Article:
Bareilly Ki Barfi Movie Review: For Rajkummar Rao & Ayushmann Khurrana, dig into this sweet delight of a film | PINKVILLA

2021-1-3

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Bareily Ki Barfi that stars Kriti Sanon- Ayushmann Khurrana- Rajkummar Rao is the kind of movie that remains in your head long after it’s done.





Ayushmann Khurrana,Rajkummar Rao,Kriti Sanon,Reviews,Bareilly Ki Barfi‏

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There is a tapestry of heartland stories which are more often than not, woven out of genuine love, simplicity, and that unmistakable warm fuzzy feeling. It was well established in Nil Battey Sannata that Ashwini Iyer Tiwari knows these worlds inside out. As she makes us take a stroll through the bylanes of Bareilly, you realize that the film thrives just on this – the spirit of simplicity, the aching and overwhelming feeling of intimacy in these towns. Thankfully, for her, despite its fair share of hiccups, it’s a lucidly written story. Predictable, alright, but said with such innocence that it’s hard to not fall for it. And a lot of the magic of what unravels belongs to its men. Both Ayushmann Khurrana and Rajkummar Rao are in top form, matching each other in the devilish streak and vulnerability of their characters. Ayushmann plays something diametrically opposite of what he was in Bindu and yet, with the Chandigarh background on his resume, he brings that world to the film beautifully. Raj is aptly the chameleon this industry expects of him, playing varied shades of the same man. As Pritam Vidrohi, he walks away with the most author backed part.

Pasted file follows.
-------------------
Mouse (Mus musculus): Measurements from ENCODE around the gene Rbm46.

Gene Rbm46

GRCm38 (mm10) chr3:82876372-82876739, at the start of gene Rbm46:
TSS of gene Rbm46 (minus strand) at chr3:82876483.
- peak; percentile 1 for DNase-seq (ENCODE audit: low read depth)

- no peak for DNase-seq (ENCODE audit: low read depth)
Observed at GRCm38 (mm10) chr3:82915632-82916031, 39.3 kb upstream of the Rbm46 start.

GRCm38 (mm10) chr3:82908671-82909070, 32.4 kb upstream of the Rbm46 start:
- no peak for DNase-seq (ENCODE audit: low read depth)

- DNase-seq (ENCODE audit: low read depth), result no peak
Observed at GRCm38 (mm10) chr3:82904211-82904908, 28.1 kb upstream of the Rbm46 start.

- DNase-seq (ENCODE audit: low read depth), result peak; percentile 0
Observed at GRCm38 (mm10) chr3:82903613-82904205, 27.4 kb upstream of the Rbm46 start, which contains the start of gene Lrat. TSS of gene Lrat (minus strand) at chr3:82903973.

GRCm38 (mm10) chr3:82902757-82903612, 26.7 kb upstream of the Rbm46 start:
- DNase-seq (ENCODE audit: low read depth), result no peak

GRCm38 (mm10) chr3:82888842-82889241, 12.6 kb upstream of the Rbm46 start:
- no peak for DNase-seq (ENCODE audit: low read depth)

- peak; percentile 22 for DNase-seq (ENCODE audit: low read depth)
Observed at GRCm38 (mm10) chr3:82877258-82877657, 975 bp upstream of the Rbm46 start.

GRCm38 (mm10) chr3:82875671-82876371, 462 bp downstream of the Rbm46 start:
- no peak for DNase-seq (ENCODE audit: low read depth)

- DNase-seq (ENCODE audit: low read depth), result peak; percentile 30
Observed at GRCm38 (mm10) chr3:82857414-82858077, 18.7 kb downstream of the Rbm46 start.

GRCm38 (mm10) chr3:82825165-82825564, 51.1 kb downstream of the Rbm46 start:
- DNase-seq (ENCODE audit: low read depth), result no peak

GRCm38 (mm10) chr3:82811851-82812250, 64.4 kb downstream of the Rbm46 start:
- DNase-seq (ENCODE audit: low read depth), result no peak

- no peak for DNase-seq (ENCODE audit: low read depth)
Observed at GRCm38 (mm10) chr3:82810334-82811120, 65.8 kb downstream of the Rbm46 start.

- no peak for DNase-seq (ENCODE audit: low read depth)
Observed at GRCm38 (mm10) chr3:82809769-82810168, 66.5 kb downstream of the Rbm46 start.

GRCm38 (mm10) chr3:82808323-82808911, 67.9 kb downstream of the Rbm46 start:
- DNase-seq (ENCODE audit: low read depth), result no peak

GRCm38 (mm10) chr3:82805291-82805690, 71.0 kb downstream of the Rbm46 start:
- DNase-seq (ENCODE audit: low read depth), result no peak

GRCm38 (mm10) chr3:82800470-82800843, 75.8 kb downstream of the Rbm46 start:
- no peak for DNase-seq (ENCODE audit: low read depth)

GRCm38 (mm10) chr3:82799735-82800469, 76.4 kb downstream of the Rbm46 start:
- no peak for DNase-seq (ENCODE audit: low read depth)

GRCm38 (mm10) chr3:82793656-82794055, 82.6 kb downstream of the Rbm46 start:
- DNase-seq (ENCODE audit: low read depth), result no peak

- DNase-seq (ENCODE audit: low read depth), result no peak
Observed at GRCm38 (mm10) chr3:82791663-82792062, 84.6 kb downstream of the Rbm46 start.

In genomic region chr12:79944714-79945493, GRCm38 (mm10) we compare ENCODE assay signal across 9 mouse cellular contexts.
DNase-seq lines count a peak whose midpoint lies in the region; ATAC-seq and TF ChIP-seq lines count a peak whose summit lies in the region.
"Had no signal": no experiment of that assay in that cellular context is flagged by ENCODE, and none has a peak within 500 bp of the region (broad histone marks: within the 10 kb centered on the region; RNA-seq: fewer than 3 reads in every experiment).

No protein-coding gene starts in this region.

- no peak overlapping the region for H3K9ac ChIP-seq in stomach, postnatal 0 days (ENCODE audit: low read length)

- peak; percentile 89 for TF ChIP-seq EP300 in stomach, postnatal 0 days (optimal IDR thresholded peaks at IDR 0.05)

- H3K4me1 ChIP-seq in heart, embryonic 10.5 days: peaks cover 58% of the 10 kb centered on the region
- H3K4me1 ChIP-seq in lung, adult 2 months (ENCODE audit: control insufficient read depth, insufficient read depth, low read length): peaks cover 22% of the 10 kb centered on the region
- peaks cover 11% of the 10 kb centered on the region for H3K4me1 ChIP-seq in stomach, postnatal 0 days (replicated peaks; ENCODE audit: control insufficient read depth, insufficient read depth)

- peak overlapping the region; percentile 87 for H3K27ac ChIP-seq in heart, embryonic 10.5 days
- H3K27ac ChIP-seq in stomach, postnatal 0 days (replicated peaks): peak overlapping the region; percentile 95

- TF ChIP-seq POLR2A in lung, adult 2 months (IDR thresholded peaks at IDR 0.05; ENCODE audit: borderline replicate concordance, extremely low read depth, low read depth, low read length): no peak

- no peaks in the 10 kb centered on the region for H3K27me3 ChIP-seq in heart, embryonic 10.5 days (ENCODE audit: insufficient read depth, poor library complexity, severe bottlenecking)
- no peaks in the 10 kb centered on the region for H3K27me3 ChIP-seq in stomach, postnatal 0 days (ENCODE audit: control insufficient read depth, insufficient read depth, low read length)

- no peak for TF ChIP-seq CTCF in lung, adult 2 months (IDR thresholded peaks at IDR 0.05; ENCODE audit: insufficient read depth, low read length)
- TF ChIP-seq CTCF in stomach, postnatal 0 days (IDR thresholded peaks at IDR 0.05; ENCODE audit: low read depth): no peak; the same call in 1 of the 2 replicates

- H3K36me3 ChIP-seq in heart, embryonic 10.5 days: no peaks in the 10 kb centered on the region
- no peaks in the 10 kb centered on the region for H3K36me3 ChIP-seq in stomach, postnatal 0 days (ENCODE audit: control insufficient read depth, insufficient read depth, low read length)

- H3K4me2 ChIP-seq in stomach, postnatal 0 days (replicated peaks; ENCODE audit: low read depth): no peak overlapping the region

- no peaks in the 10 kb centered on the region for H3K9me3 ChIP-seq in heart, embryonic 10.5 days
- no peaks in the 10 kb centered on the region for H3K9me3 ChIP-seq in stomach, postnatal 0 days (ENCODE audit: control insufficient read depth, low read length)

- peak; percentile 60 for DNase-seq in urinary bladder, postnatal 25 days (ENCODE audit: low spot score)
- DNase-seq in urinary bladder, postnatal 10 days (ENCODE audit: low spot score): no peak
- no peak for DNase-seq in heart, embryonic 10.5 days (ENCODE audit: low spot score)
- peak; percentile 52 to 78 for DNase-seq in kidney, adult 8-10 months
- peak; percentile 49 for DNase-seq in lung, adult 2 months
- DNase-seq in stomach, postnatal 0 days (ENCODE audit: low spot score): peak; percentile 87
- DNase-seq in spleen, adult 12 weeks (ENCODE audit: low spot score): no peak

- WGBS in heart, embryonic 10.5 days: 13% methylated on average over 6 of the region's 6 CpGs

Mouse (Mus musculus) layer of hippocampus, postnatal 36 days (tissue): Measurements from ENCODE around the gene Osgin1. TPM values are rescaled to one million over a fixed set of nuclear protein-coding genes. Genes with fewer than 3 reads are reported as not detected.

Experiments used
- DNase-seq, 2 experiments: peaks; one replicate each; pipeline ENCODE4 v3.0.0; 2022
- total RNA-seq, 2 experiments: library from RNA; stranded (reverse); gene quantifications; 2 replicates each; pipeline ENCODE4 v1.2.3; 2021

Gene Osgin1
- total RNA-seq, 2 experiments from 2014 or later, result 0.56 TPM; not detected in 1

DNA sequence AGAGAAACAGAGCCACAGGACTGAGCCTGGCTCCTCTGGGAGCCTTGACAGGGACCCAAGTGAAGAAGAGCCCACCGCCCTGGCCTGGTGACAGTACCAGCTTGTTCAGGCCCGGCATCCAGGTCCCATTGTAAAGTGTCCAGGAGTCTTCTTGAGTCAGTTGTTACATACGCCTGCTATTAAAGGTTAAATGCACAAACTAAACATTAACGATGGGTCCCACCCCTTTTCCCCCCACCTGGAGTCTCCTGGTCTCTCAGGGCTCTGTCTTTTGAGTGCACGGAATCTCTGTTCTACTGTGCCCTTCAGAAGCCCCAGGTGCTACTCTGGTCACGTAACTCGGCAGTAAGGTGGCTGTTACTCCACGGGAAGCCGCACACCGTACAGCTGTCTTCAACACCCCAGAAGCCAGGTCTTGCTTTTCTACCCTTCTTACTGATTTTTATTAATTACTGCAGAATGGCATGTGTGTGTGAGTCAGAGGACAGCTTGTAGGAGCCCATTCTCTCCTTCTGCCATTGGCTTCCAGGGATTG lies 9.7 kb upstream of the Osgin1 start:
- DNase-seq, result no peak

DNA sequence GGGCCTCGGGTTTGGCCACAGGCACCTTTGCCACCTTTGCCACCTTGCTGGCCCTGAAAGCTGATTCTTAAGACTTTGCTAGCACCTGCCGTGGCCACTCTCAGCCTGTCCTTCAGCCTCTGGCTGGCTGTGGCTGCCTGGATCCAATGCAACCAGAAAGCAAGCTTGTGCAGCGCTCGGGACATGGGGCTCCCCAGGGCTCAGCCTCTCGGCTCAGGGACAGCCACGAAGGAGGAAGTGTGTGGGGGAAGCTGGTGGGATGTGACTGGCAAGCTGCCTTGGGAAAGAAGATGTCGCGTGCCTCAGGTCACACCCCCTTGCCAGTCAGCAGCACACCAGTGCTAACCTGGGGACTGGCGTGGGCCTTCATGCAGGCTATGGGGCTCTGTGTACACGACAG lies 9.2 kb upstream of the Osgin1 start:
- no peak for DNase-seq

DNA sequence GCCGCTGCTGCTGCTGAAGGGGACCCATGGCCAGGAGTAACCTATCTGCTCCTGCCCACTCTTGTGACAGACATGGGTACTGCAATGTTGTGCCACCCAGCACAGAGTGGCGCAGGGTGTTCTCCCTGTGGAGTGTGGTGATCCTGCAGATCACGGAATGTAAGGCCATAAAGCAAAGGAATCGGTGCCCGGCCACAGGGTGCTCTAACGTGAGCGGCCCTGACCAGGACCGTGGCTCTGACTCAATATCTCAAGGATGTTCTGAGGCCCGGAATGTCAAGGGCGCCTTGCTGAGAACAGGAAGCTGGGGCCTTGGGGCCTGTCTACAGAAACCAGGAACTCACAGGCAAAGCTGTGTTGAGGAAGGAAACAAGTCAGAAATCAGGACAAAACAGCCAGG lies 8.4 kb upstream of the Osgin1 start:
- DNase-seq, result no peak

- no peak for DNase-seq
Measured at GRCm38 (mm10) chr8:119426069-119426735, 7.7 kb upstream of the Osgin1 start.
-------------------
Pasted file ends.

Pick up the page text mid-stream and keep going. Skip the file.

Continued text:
The story is about a family obsessing to get their young, free spirited, sometimes deviant daughter married off. And there is no one who strikes her as suitable like the author of a book, she chances upon. She hunts down the printing press owner and eventually finds the man of her dreams but this isn’t going to be a simple love story. 

Kriti Sanon playing Bitti, a Boho girl looking for a man whose progressive thinking has stolen her heart, is the film’s weakest link. There’s no evident chemistry between Kriti and either of the men. In fact, in a film filled with brilliance in every department, she is the only decorative piece. There are ample moments for her to shine but she is comparably flat. Tiwari camouflages the weaknesses in the garb of her crackling dialogues. Her character is backed by two magnetic actors like Seema Pahwa and Pankaj Tripathi, who are so gorgeously delightful. 

It will take you a while to realize it’s Javed Akhtar saab doing the naughty voiceover, reflecting more of the story than its setting can. Adapted from the French novel Ingredients of Love, it’s a skillful portrayal of love with the mandatory sprinkling of freshness usually missing from modern day rom-coms. Iyer and her writers give the film an intrinsic identity, adapting it to the rustic milieu.

This isn’t an exemplary story, by no means, but without delving much into its plot, we can assure you it’s a heartwarming watch. It’s the kind of movie that remains in your head long after it’s done. Of course, this comes without its own fair share of massive flaws. The editing is choppy, it’s a lengthy watch, the screenplay is a drag in parts but we suggest that you forgo the nitpicking. This is a barfi that demands for you to savor it, rightly sweet, evoking a few feelings which have gone missing from Hindi Cinema. Remember, why you watch Hrishikesh Mukherjee till date? This is probably Iyer’s attempt to give us a comfort viewing.

We rate the film 60% on the Pinkvilla Movie Meter.

 

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